This week is designed to promote the value of rehabilitation; highlight the capabilities of people with disabilities; salute the professionals who provide service to people with disabilities; and to renew the nation's commitment to fulfilling the unmet needs of people with disabilities.
Activities began Monday at MDMC with a kick-off breakfast. The facility is also hosting a "rehab reunion" today where past rehab patients are invited to come back to visit with the nursing and therapy staff.
"It will be nice to see them again," said Kyla Evans, community education manager for the Missouri Delta Inpatient Rehab Center at MDMC. "Our therapists and nurses are excited to see how they are doing."
The Missouri Delta Inpatient Rehab Center has had about 150 patients go through during their first year, according to Evans, and has had around 400
-500 receive treatment since they opened.
"We've been open since Oct. 1, 2003," Evans said. "It's been going great -- I think it's been a great asset for the hospital and the community."
Evans said having the facility here has proved to be very convenient for area residents. "If you have been admitted to a hospital elsewhere like St. Louis, for example, you could come back closer to home for your therapy," she said.
Inpatient rehabilitation is often a last step before leaving the hospital for patients who have had a stroke, amputation, hip fracture, brain injury or have been involved in a car accident, among other things.
"These things require more acute therapy," Evans said.
A typical inpatient rehab stay is around two weeks, according to Evans, and involves intensive therapy with the unit's occupational therapists, physical therapists and speech therapists.
"It's a pretty strenuous schedule," she said. "They do at least three hours of therapy per day."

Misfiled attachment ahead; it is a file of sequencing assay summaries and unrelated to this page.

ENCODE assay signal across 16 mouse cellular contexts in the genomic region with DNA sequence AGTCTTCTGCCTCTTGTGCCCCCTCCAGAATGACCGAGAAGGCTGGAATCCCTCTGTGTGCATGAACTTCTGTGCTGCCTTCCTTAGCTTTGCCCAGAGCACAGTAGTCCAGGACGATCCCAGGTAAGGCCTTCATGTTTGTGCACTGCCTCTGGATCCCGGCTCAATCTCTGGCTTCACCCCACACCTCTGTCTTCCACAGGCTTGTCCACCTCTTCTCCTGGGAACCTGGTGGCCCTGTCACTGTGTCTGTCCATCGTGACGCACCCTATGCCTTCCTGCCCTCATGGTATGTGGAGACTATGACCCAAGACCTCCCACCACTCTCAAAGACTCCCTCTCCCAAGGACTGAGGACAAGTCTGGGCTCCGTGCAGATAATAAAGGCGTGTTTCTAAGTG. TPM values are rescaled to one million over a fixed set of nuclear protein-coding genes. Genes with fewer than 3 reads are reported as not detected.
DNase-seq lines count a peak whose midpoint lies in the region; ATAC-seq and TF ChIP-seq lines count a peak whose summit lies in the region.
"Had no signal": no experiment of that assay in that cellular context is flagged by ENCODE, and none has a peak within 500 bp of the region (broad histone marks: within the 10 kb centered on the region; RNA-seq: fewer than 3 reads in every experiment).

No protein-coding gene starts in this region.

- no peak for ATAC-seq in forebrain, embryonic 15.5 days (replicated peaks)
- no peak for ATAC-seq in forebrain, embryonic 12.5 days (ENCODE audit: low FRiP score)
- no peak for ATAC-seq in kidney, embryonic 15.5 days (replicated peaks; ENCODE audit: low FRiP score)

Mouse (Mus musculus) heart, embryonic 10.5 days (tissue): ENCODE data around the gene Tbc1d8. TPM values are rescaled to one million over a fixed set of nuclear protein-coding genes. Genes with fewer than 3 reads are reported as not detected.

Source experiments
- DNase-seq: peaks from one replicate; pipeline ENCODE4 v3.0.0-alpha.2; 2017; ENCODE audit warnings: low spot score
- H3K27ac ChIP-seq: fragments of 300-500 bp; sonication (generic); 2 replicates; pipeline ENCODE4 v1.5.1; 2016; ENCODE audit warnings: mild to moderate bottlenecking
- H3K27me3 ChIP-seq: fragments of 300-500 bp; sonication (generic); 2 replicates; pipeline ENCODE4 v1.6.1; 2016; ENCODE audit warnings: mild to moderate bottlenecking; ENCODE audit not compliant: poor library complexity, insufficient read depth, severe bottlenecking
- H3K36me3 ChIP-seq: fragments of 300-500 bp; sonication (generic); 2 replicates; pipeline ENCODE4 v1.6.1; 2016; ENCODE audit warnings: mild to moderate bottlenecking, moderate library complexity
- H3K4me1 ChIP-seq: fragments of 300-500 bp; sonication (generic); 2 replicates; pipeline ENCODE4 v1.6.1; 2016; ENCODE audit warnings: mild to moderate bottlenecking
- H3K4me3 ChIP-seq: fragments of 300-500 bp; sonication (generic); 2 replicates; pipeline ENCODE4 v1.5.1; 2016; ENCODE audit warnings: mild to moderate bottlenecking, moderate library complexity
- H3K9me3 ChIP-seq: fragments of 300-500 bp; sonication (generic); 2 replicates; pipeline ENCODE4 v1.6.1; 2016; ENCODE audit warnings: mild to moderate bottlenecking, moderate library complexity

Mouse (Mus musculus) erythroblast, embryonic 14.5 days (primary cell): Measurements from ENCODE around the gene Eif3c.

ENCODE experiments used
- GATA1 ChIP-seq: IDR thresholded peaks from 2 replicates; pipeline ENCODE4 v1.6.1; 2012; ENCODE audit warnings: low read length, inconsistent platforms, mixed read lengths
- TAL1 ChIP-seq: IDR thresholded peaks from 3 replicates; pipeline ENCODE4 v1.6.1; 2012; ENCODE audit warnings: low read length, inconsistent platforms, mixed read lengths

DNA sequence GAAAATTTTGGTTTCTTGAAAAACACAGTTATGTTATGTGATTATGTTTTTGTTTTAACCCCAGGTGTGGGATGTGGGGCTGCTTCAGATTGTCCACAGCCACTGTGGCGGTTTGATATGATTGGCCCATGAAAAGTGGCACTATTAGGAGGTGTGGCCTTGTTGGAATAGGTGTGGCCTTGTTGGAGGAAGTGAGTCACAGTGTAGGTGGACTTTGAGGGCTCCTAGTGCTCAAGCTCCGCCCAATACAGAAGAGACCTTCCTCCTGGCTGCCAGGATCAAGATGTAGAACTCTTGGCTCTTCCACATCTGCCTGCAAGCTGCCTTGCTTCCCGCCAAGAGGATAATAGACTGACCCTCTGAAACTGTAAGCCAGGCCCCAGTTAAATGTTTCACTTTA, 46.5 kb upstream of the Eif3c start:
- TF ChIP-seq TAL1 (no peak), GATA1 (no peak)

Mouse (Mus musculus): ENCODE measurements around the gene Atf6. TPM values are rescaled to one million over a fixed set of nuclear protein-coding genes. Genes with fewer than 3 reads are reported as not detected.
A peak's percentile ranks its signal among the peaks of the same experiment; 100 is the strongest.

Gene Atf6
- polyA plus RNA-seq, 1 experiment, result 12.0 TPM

Patients tend to be older but aren't always. Evans recalled one 16-year-old patient who went through rehabilitation following a car accident.
"And younger people are having strokes these days," she noted.
Unlike outpatient rehab services, patients in the Inpatient Rehab Center don't leave and go home after their therapy session. "These patients actually stay in the hospital during their rehabilitation program," Evans said.
Rehabilitation is individualized so every patient is able to progress at his or her own ability level and pace.
Patients often participate in what is called "community re-entry outings" which can be anything from going grocery shopping to fishing. Such outings prepare the patient to re-enter the community in a safe manner by using the skills learned during a stay at the rehab facility.
The Missouri Delta Inpatient Rehab Center has 12 rooms, all of which are private rooms.
Evans said that although establishing rehab units is a growing trend for hospitals, not every hospital has one yet.
Statistics indicate most Americans will require at least one rehabilitation service at some point in their lives, according to Evans.
In addition to reducing subsequent illnesses, rehabilitation can lengthen life and improve the quality of life.
For every dollar spent on rehab care, it is estimated that $11 are saved on long-term disability costs, she noted. Even more important than the savings is the independence gained or retained through rehabilitation, For more information regarding inpatient rehabilitation, call Missouri Delta Inpatient Rehab Center at 800-747-1250.